Restoration of normal vascular relaxation mechanisms in cerebral arteries by chromosomal substitution in consomic SS.13BN rats

Ines Drenjancevic-Peric, Shane A. Phillips, John R. Falck, Julian H. Lombard

Research output: Contribution to journalArticlepeer-review

31 Scopus citations


This study sought to identify the mechanisms of vascular relaxation that are rescued in middle cerebral arteries (MCA) of SS.13BN consomic rats by substituting chromosome 13 containing the renin gene from Brown Norway (BN) rats into the Dahl salt-sensitive (SS) genetic background. Isolated MCA from SS rats exhibited an indomethacin-sensitive constriction in response to acetylcholine (ACh) and hypoxia. ACh-induced dilation was NO dependent and hypoxic dilations were cyclooxygenase (COX) dependent in BN and SS.13 BN rats. In SS rats, hypoxic dilation was restored by indomethacin and abolished by inhibiting cytochrome P-450 epoxygenases, suggesting a role for epoxyeicosatrienoic acids. MCA from SS and SS.13BN rats constricted and MCA from BN rats dilated in response to the stable prostacyclin analog iloprost. MCA from SS.13BN and BN rats (but not SS rats) dilated in response to the prostaglandin E2 receptor agonist butaprost. Hypoxia increased prostacyclin release in cerebral arteries from all the strains, whereas thromboxane A2 production was reduced in BN rat vessels only. These data suggest that SS rats may be less sensitive to vasodilator prostaglandins and that normalization of renin-angiotensin system regulation causes a switch from production of COX-derived vasoconstrictor metabolites (in SS rats) toward NO-dependent relaxation in response to ACh- and prostaglandin-dependent dilation in response to hypoxia in SS.13BN rats.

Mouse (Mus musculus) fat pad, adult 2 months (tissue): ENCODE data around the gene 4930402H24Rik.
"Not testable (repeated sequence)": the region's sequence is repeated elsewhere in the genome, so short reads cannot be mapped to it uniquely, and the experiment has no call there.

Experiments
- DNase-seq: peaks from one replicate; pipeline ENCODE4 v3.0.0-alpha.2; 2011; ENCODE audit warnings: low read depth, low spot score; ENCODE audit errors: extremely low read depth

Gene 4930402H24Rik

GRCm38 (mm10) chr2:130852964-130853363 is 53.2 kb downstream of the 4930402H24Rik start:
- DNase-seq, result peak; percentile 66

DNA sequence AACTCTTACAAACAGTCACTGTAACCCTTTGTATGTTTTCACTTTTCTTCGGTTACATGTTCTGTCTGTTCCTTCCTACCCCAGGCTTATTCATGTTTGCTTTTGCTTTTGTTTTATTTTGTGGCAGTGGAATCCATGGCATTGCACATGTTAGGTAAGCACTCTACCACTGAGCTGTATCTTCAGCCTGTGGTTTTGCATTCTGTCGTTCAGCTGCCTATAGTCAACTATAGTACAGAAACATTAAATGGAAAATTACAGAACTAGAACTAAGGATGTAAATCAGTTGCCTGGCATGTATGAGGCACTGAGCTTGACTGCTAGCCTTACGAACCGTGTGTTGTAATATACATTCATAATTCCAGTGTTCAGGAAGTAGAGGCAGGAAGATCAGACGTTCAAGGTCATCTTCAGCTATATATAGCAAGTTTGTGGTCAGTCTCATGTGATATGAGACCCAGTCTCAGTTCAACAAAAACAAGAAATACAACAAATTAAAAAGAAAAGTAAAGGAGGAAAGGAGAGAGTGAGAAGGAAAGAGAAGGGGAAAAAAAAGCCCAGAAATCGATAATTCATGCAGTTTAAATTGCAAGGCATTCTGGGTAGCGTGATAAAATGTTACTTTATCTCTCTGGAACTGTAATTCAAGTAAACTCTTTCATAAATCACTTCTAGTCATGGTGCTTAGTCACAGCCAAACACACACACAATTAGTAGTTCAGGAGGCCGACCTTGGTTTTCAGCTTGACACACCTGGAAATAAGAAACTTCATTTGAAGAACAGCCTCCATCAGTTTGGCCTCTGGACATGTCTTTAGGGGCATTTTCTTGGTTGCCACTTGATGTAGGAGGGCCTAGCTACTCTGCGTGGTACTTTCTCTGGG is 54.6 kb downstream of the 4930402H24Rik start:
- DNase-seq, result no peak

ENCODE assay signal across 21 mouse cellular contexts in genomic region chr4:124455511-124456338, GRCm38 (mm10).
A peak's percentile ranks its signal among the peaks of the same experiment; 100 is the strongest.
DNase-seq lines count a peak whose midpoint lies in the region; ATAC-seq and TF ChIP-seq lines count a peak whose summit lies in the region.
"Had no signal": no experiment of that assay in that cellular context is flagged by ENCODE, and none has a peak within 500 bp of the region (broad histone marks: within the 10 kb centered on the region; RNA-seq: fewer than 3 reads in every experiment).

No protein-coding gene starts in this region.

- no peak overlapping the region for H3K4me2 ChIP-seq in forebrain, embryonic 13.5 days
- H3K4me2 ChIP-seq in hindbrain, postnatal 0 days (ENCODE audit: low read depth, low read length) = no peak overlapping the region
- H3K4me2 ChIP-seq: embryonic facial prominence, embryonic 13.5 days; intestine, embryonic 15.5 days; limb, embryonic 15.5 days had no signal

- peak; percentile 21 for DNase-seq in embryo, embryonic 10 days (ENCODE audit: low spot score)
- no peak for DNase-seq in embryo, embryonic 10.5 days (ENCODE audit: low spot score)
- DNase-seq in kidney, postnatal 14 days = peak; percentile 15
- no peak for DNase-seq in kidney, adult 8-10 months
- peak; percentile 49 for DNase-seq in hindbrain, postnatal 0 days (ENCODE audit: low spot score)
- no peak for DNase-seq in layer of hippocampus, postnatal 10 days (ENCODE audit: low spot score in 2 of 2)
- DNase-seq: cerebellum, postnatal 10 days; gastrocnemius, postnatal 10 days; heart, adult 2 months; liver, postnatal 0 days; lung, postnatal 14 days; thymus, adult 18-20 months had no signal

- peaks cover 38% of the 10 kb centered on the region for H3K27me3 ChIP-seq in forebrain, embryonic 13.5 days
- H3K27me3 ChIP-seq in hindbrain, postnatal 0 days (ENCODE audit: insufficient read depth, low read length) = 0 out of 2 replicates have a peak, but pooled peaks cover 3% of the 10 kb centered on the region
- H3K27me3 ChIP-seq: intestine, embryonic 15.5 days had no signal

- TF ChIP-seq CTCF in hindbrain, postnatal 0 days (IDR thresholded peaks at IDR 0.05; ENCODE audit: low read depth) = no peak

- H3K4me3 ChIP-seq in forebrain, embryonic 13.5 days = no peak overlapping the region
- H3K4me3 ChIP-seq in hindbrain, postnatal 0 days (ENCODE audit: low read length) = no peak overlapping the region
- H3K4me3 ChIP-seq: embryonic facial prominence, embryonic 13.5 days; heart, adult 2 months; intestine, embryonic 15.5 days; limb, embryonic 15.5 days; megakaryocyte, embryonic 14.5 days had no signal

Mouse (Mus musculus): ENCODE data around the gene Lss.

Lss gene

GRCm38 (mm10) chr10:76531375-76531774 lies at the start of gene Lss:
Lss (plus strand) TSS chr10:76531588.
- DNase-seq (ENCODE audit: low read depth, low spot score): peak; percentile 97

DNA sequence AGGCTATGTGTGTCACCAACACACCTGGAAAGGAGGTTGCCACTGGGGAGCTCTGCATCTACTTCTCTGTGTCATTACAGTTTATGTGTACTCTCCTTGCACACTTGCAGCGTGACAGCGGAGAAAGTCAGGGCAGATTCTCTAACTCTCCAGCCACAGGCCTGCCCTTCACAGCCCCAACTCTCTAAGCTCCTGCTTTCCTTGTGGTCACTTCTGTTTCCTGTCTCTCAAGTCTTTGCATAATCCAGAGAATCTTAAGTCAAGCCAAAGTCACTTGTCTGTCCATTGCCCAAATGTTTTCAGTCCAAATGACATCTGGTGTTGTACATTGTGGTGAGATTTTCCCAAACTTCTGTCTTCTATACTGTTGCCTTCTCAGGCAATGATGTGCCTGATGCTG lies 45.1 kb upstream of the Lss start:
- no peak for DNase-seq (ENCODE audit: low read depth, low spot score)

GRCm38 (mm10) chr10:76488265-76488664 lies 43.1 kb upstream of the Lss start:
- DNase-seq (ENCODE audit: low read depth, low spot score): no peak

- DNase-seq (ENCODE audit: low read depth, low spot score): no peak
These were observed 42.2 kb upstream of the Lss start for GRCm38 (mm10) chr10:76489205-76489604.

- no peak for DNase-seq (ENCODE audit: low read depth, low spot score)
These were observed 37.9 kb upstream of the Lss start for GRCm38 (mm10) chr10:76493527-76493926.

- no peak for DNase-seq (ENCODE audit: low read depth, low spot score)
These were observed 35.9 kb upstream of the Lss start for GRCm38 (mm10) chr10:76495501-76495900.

Original languageEnglish (US)
Pages (from-to)H188-H195
JournalAmerican Journal of Physiology - Heart and Circulatory Physiology
Issue number1 58-1
StatePublished - Jul 2005


  • Angiotensin II
  • Endothelium
  • Genetic models
  • Hypoxia
  • Physiological genomics
  • Vascular relaxation
  • Vasodilation

ASJC Scopus subject areas

  • Physiology
  • Cardiology and Cardiovascular Medicine
  • Physiology (medical)


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